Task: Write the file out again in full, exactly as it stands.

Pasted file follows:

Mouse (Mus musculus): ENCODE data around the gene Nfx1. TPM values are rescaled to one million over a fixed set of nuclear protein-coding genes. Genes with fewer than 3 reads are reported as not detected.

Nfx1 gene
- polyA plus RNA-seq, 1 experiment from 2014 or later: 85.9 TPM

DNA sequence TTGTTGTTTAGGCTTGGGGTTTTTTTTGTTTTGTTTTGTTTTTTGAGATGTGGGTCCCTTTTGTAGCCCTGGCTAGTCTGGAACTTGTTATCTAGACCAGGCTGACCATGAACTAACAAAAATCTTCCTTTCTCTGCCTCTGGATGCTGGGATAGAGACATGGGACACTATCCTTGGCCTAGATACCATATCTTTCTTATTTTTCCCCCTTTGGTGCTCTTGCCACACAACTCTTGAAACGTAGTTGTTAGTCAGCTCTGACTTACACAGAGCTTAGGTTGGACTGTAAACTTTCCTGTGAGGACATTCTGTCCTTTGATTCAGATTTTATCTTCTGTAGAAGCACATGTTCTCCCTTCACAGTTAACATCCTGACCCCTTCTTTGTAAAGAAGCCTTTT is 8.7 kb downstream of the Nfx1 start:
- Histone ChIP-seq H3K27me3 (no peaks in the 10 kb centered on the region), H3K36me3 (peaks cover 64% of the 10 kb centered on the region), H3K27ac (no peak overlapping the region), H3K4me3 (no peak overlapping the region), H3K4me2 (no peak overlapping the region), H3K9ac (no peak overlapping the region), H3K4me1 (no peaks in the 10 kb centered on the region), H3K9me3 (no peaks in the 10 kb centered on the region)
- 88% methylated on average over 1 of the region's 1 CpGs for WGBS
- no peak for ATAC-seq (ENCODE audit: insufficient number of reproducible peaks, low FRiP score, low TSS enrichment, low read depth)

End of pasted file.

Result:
Mouse (Mus musculus): ENCODE data around the gene Nfx1. TPM values are rescaled to one million over a fixed set of nuclear protein-coding genes. Genes with fewer than 3 reads are reported as not detected.

Nfx1 gene
- polyA plus RNA-seq, 1 experiment from 2014 or later: 85.9 TPM

DNA sequence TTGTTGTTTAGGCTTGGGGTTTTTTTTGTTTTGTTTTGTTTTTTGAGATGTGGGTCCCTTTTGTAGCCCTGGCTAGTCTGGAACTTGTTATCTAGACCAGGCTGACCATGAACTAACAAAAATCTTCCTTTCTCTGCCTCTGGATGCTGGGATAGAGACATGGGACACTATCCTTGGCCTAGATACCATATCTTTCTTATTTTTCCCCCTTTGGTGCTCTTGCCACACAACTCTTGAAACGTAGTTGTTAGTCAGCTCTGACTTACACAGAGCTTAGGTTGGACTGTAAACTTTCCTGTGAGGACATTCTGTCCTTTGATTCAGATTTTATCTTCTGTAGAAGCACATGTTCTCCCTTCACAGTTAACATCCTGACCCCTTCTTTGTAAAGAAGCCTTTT is 8.7 kb downstream of the Nfx1 start:
- Histone ChIP-seq H3K27me3 (no peaks in the 10 kb centered on the region), H3K36me3 (peaks cover 64% of the 10 kb centered on the region), H3K27ac (no peak overlapping the region), H3K4me3 (no peak overlapping the region), H3K4me2 (no peak overlapping the region), H3K9ac (no peak overlapping the region), H3K4me1 (no peaks in the 10 kb centered on the region), H3K9me3 (no peaks in the 10 kb centered on the region)
- 88% methylated on average over 1 of the region's 1 CpGs for WGBS
- no peak for ATAC-seq (ENCODE audit: insufficient number of reproducible peaks, low FRiP score, low TSS enrichment, low read depth)